In O’Connor v. Oakhurst Dairy, No. 16-1901 (1st Cir. Mar. 13, 2017), the First Circuit Court of Appeals delves deep into the rules about commas in order to interpret a Maine statute.
What would you think? If drivers only distribute perishable food, but do not pack the perishable food for distribution, would the overtime provision of the statute apply to those drivers?
Is the last item in paragraph F “packing for shipment or distribution?” This interpretation would allow the drivers to get overtime pay, since they do not participate in “packing for shipment or distribution.”
Or is the last item in paragraph F “distribution?” This interpretation would allow the dairy not to pay the drivers overtime, since the drivers participate in “distribution.”
Both parties in this case turn to the Maine Legislative Drafting Manual to support their interpretations of the statute. In a footnote, the court provides string citations to other legislative drafting manuals, and even to an electronic journal on teaching legal research and writing in the law school classroom.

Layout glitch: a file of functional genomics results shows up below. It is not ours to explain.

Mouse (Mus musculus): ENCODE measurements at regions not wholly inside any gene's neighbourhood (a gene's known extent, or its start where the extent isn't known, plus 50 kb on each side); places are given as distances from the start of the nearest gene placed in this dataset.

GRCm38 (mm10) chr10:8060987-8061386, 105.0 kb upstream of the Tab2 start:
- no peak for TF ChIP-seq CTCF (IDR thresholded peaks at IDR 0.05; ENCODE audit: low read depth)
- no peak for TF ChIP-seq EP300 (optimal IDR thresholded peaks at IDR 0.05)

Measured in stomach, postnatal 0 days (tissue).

Ultimately, the text of the statute was ambiguous, because there was no comma before the words “or distribution.” Because of the ambiguity, the First Circuit had to look outside of the language of the statute in order to interpret it. This is a remedial statute that the legislature intended for the benefit of workers, so the court gave the drivers the benefit of the doubt on how to interpret it.
What if a case like this arose in South Carolina?
Or what if it’s your job to draft a clearly worded S.C. statute?
- There is no publicly available South Carolina legislative drafting manual.
- Perhaps one would turn to the same resources the First Circuit cites in its footnote above: journal articles and federal drafting manuals for the U.S. House and Senate.
- Perhaps one would search for legislative drafting resources held at the Coleman Karesh Law Library.